Part 1/March 1st: Inspired by the new month and the slightly warmer temperatures (20s), I decided to climb Dryden Hill through the falling snow and see if I could reach the old tower behind the house once owned by Pete McKenna and then to locate the abandoned steam thresher (ca. 1930s) that Pete said might still be found there. Since writing about Dan Redmond and his “custom threshing” days in my post called A Village Celebration, I’ve been interested in having a look at the old machinery.
It was an arduous 40-minute ascent along the old seasonal roadway to the summit of Dryden Hill, with no real track to ease my walk except for the paths made by the overpopulated deer. I saw only an occasional chickadee, a passing crow or raven, and a couple of ruffed grouse startled from the pine trees. Other than the stronger light produced by the late season, there was no sign of an approaching spring whatsoever.
The wind and snow were more intense along the summit, and I was able to advance but a short distance from the house toward the old tower site. The crusted snow was up to my knees with every step I took. Without snowshoes, I abandoned the effort and began my descent.
Did the old tower and abandoned thresher still remain near the woods beyond the pond, or not? Only a return walk, in warmer weather, might provide me with an answer. The ghost of a season had lured me up the hill, then vanished with a gust of wind.
Part 2/March 14: I had no fly-fishing this weekend but I tied a handful of “back in black” stoneflies and Woolly Buggers in anticipation of the settling of streams and also, in a sense, to feed or nourish the first few sprouts of imminent spring. After that I made another slow climb of Dryden Hill.
Although the wet snow of the woodlands was still deep enough in places to engulf me to my kneecaps, there were patches of the summit fields where the snow had thoroughly melted and was now rushing downhill in a welter of chaotic rills. And small bands of migrating robins could be seen on those patches of brown frozen earth, hungry for the first slimy tubes of life to emerge there in the new year.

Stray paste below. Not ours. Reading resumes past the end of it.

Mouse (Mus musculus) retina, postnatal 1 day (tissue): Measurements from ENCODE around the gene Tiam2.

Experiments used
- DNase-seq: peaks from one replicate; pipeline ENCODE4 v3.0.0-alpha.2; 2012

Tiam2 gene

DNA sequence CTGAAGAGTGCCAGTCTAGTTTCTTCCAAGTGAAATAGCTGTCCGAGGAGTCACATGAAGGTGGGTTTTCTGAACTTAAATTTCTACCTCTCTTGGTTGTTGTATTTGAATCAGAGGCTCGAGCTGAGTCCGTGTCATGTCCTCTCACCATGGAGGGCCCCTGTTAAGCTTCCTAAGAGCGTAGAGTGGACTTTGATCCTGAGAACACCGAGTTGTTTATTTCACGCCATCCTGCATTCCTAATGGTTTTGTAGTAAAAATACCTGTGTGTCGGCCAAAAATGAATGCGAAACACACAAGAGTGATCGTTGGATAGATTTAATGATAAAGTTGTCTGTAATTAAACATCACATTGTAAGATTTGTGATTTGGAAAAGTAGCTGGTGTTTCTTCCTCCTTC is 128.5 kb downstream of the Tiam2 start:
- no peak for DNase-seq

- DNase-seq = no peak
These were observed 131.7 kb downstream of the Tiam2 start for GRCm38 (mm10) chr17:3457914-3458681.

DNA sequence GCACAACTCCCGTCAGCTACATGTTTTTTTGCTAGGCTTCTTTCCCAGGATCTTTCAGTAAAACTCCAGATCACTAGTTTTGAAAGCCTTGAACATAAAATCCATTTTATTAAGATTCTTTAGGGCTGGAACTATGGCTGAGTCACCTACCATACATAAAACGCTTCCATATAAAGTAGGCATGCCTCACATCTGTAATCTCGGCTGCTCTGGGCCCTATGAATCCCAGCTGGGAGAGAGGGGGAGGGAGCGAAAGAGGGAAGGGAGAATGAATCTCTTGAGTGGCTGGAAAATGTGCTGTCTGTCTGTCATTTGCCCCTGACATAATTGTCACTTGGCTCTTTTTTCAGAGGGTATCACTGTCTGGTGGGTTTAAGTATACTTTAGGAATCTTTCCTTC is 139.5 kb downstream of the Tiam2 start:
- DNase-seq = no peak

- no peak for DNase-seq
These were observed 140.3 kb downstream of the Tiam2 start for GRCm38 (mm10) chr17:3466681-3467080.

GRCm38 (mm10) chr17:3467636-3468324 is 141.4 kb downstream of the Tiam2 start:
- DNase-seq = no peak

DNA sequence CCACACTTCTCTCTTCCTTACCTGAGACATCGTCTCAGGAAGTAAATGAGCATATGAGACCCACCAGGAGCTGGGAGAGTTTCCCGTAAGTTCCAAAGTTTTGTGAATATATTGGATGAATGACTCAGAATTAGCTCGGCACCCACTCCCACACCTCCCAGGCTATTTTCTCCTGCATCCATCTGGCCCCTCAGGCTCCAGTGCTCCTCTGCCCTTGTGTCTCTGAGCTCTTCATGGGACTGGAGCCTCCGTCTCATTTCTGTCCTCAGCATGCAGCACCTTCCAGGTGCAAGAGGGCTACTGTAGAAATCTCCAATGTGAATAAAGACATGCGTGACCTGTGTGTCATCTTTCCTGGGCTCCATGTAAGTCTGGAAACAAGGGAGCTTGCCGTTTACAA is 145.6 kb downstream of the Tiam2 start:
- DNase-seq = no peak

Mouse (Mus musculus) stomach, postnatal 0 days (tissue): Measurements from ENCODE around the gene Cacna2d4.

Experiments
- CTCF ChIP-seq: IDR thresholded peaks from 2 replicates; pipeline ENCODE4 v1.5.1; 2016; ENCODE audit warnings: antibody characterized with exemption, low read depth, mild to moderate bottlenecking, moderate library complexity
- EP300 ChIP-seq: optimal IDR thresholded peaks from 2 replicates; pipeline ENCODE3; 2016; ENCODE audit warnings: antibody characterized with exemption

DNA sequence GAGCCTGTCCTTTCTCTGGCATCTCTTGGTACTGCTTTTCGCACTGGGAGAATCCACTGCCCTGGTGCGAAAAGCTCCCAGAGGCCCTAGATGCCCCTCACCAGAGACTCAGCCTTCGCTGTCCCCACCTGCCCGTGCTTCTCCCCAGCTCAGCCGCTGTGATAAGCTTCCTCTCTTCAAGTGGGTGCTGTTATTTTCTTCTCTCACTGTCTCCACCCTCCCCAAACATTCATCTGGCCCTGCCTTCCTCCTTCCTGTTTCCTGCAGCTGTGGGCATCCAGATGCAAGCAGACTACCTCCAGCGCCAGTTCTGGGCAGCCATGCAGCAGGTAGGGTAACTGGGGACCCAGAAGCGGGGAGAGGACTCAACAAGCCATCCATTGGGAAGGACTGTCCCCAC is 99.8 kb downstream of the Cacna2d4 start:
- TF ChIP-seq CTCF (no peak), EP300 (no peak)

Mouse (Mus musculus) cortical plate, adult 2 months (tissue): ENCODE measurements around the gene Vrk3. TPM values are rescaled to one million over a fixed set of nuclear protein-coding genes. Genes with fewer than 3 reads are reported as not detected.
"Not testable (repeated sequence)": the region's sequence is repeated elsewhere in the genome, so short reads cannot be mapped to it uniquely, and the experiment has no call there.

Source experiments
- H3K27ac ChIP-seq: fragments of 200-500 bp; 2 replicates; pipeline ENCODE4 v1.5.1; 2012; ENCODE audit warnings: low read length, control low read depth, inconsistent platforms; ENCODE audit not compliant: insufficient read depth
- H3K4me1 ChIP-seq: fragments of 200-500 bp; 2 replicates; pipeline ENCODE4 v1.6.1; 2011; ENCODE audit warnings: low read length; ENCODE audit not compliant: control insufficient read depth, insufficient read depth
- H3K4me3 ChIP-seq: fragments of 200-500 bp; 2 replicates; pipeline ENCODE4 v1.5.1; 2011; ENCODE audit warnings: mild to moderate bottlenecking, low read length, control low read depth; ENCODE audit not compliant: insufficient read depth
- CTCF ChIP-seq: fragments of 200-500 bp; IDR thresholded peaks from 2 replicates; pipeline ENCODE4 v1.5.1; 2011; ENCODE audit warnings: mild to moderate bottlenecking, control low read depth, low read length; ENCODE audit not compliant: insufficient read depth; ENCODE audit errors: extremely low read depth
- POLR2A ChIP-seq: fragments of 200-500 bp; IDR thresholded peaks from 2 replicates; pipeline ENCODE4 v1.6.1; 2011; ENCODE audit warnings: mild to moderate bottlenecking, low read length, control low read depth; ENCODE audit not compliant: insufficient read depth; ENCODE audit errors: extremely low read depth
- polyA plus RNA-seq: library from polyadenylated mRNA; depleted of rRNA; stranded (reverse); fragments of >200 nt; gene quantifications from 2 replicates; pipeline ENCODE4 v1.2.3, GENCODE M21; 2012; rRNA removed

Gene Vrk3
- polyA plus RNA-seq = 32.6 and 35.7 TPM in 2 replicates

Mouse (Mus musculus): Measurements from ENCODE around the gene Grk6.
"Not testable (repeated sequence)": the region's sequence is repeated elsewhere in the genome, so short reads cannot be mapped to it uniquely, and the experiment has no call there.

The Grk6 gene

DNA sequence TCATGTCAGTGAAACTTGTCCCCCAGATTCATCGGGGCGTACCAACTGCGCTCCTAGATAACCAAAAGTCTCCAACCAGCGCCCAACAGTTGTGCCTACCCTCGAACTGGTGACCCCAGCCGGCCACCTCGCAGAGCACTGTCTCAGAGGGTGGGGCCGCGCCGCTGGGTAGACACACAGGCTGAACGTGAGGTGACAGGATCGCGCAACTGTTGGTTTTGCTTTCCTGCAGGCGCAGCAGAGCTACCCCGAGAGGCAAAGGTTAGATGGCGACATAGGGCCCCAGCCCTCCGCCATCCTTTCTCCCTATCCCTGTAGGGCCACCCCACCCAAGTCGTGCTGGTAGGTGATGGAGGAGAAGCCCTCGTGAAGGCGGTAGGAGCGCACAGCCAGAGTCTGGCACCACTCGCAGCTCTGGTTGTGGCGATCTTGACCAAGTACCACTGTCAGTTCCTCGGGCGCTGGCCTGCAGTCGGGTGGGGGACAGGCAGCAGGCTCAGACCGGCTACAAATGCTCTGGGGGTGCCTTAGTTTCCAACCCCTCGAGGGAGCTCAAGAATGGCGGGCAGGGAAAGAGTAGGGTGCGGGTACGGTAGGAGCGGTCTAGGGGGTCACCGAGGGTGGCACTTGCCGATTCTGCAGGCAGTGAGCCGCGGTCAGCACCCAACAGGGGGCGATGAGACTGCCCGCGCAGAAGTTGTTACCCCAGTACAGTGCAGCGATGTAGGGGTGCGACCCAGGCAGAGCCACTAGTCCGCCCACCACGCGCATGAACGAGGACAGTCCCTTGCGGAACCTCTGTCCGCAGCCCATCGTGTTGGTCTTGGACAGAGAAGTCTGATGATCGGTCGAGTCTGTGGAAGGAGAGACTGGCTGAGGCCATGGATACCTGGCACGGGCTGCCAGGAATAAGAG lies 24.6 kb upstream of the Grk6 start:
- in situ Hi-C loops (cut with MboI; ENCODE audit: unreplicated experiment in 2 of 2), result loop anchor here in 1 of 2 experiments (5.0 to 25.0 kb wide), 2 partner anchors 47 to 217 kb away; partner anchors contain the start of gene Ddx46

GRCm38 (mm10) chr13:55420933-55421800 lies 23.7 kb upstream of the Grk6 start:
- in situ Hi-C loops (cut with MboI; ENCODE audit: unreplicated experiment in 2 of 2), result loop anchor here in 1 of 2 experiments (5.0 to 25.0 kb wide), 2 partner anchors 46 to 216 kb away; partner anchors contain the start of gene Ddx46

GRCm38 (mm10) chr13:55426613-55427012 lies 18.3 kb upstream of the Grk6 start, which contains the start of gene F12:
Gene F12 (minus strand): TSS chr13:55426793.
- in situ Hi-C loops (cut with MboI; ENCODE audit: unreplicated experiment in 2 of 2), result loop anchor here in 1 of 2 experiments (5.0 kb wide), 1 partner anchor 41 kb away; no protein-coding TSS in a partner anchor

Reinforced by the taste of scarlet rosehips pulled from thorny bushes to savor in the desolate afternoon, I approached an old piece of farm machinery that I mistook initially for the steam-powered thresher once used by the likes of Greenwood farmer, Dan Redmond.
The mysterious old machine, reverting slowly to the folds of nature, wasn’t the grain separator that former property owner, Pete McKenna, had told me about. The thresher, a much larger machine, was over at the former site of a small communications tower.
Glancing toward the woods I saw the dark profile of a great reptilian machine. I was surprised that in all my years of hill wandering I had never really taken note of it.
Dan Redmond’s father and uncle had used a grain separator, a threshing machine, powered by a horse-drawn steam engine and a water tank. Three teams of horses were required to haul an entire threshing rig from farm to farm, the job of “custom threshing.”
Dan Redmond was 12 years-old, circa 1920, when he first started feeding grain into a thresher. He followed his father’s footsteps till about 1945 when the threshing era was replaced by mechanization symbolized by the more efficient combine.
Standing near the rusted but remarkably well-preserved threshing machine, I tried to imagine Redmond’s renowned style of hand-feeding the bundles of wheat (as recorded by his wife, Harriet, for the Greenwood Historical Society, 1990), but the best I could do was imagine a grain of wheat being separated from the chaff inside–
…being pulled and tossed by steel claws and rapidly moving arms, encountering a bar with teeth, hearing the rollers whir, feeling the quake and rapid descent into a slotted surface perforated with holes, getting shoved by a blast of air removing the chaff, and being lifted into a bucket, one more kernel added to the load…
Ah, the purity of grain! A new season threshed out by the wheel of time, a cosmos built out of chaos, the seeds of new life…